The aim of this session is to bring together key aspects of ongoing work supported by ESA and the EC, geared towards building a robust and sustainable programme of Space Weather services. Both targeted research work and programmatic issues will be addressed. The session will consist of a plenary oral session during the morning, followed by a working splinter meeting in the afternoon. The morning session introduces key topics including service requirements, existing service and measurement assets, data policy and international collaboration. While the afternoon consists of technical discussion with a view towards increased coordination between both ESA's activities carried out within the frame of the SSA Preparatory Programme and new and ongoing activities supported by the EC's 7th Framework Programme.
The session builds on earlier sessions organised along a similar theme, in particular during ESWW7. It highlights progress and foster coordination between groups both inside and outside Europe.
3A - GIC Advances and Developing Mitigation Procedures
Ellen Clarke (BGS), Ari Viljanen (FMI)
The session on geomagnetically induced currents (GIC) emphasises progress toward operational procedures for mitigating the undesired effects of GIC on electric power networks, pipelines, railway installations and other technological systems. The session addresses both the geophysical and the engineering sides of GIC. We solicit presentations on advances in GIC modelling, nowcasting and forecasting, on assessing risk probabilities, on the European and world-wide dimension of GIC risk, on GIC alert procedures and reactions from network operators, on mitigation strategies employed by network operators, to name a few.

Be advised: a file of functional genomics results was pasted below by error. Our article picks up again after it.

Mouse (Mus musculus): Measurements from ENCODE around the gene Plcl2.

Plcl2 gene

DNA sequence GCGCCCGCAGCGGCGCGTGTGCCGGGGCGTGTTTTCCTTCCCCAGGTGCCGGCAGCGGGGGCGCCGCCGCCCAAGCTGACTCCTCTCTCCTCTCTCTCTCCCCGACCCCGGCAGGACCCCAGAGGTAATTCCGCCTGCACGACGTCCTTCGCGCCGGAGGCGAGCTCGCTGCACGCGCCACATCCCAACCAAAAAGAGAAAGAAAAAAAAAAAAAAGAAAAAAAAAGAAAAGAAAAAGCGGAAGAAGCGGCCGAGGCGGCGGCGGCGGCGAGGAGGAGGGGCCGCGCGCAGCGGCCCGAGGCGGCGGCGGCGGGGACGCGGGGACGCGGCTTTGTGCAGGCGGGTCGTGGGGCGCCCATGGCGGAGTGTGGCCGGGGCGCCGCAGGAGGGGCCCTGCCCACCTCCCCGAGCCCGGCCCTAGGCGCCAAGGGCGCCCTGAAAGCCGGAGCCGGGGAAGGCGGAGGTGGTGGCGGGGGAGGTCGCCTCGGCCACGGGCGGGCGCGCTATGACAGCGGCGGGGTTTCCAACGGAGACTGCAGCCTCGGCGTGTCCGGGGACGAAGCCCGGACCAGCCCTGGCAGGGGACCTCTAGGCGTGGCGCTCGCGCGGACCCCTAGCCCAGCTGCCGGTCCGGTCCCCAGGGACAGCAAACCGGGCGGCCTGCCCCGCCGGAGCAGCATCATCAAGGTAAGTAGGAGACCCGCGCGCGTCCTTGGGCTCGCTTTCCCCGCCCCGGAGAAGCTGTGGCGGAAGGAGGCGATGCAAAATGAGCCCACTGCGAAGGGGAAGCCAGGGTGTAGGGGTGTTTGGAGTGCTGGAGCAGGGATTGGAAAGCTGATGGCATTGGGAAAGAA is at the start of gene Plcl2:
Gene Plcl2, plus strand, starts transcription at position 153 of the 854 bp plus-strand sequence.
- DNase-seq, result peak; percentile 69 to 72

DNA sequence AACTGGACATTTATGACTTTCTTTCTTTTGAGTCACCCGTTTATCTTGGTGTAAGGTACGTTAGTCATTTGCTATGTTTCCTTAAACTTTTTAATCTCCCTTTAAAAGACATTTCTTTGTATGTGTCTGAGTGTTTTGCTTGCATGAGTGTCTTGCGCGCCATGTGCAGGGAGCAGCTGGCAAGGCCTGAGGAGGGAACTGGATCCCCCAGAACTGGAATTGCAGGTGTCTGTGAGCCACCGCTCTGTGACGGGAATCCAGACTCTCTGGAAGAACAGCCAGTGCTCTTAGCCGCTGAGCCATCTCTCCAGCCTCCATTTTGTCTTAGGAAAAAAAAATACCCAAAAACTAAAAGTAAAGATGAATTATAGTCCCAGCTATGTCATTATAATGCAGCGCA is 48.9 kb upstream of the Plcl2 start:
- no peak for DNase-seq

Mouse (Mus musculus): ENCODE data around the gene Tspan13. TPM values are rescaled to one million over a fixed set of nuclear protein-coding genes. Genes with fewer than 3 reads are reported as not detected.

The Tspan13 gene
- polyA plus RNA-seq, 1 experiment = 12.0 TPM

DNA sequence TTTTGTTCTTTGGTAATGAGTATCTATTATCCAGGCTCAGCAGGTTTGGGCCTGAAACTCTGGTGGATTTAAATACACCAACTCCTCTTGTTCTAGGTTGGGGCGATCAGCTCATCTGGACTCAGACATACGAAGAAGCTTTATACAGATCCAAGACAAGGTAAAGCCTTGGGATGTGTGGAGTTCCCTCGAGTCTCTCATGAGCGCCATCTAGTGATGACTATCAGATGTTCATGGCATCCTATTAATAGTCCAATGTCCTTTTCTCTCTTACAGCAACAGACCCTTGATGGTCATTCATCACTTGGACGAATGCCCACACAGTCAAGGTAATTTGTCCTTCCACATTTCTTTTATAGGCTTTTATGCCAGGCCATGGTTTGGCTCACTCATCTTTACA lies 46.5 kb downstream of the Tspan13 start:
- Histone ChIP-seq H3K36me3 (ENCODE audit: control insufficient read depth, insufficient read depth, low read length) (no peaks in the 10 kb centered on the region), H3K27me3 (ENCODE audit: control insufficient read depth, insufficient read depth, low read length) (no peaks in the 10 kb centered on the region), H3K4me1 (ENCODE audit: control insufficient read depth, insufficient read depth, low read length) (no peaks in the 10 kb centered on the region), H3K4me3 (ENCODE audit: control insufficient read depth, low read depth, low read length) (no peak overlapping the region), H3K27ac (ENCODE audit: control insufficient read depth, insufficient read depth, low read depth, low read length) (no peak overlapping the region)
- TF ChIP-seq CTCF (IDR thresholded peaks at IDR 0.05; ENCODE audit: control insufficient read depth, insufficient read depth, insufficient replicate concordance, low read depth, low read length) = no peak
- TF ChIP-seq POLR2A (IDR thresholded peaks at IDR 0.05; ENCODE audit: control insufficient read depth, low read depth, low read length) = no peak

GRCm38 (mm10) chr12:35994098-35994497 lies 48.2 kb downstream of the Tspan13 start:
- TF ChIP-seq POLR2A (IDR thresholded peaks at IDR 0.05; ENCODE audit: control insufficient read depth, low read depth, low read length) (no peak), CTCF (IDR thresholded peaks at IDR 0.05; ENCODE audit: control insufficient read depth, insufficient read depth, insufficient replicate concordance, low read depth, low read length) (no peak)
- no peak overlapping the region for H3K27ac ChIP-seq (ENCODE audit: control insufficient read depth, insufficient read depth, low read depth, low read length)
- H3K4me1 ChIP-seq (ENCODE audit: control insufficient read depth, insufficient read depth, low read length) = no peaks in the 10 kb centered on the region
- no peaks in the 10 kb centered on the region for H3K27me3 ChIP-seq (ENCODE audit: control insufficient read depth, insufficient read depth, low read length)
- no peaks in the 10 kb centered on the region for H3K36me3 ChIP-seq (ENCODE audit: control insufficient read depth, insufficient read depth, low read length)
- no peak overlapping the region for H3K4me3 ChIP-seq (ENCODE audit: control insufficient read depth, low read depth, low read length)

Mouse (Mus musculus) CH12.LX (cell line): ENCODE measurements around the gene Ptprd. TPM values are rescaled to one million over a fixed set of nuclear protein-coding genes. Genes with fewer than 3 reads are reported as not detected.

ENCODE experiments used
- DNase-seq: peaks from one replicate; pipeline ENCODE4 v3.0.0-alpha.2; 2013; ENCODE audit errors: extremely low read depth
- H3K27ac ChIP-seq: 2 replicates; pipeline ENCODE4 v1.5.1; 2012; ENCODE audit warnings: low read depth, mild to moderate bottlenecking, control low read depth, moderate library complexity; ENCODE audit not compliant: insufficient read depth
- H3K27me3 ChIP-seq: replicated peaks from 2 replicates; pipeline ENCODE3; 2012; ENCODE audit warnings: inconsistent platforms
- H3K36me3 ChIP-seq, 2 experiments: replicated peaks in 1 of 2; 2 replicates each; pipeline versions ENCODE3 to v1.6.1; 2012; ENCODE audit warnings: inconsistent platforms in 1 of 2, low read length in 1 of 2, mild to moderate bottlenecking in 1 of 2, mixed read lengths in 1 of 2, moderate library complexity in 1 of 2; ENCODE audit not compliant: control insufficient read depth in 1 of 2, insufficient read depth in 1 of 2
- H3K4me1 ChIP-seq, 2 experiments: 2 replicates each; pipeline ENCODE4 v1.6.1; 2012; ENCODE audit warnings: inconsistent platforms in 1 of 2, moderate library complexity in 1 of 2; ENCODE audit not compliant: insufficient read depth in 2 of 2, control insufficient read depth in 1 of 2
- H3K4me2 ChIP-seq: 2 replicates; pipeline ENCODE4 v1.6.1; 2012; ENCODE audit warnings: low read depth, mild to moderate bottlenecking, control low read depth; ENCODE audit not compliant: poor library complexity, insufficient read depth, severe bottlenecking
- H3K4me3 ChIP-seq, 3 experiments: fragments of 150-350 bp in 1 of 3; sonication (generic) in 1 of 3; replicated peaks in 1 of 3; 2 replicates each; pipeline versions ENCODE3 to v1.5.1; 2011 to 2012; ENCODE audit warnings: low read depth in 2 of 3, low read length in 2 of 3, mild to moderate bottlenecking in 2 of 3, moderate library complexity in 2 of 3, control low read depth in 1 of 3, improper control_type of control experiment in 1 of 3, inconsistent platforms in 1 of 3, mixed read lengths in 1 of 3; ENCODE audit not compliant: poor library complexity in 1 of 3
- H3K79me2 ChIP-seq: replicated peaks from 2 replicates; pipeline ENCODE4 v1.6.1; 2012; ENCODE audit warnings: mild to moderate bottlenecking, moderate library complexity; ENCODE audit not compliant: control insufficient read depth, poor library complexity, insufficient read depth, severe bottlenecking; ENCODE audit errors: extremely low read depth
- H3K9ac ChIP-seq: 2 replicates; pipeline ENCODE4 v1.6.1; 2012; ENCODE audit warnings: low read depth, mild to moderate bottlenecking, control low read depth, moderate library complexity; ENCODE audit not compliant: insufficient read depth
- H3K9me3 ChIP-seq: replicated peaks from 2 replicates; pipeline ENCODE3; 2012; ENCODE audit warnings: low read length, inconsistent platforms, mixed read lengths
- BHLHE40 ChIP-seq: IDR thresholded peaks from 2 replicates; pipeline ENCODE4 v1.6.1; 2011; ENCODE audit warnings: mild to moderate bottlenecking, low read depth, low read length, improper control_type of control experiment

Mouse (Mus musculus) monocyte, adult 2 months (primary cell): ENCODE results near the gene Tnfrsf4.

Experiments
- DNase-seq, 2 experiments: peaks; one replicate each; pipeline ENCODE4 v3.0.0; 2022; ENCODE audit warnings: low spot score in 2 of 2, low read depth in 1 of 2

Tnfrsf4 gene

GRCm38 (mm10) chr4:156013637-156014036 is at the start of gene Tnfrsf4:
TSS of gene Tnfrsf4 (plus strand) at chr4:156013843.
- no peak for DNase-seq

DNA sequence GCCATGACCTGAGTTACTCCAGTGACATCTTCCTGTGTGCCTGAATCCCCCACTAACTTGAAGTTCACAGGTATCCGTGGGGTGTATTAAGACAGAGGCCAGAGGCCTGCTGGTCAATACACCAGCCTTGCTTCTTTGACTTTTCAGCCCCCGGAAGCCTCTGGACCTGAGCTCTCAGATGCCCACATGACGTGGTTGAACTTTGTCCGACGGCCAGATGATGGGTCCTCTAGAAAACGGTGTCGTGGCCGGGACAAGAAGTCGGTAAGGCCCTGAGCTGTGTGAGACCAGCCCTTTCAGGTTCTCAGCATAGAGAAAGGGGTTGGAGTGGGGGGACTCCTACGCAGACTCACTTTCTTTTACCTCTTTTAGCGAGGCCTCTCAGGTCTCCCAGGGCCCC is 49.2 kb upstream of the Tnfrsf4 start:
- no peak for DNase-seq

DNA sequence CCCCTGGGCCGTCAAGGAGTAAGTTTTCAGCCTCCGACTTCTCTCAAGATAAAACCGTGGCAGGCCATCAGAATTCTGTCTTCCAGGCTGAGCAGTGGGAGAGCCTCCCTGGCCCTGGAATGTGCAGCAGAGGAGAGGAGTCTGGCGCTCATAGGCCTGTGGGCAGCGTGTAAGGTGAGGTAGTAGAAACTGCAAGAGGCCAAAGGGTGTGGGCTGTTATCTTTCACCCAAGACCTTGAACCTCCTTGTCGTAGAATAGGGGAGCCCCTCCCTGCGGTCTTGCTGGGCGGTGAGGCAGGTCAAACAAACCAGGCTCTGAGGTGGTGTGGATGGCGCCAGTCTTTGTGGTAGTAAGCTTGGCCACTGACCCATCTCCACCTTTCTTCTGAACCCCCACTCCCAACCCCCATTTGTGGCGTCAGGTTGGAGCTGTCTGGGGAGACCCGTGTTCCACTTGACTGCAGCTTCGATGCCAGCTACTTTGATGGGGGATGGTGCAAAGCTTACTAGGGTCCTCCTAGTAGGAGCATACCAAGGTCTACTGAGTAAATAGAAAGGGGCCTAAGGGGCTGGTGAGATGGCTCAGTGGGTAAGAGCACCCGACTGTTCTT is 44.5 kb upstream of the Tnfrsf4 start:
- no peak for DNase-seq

3B - Space Climate
Ilaria Ermolli (OA Roma), Kalevi Mursula (Univ Oulu)
While space weather traditionally refers to short-term changes in the heliosphere and their prediction, space climate focuses more on long-term changes, on time scales of months to millenia. This variability is most apparent in the solar radiative and solar particular outputs, but also affects the solar wind, the heliospheric magnetic fields, and the near-Earth environment. This session provides a natural extension of space weather to longer time scales, with a focus on the interaction between the two, i.e. what can we learn about space weather from looking at longer time scales, and vice-versa.
4A - Solar Image Processing for Space Weather
Veronique Delouille (ROB), Jack Ireland (NASA/GSFC)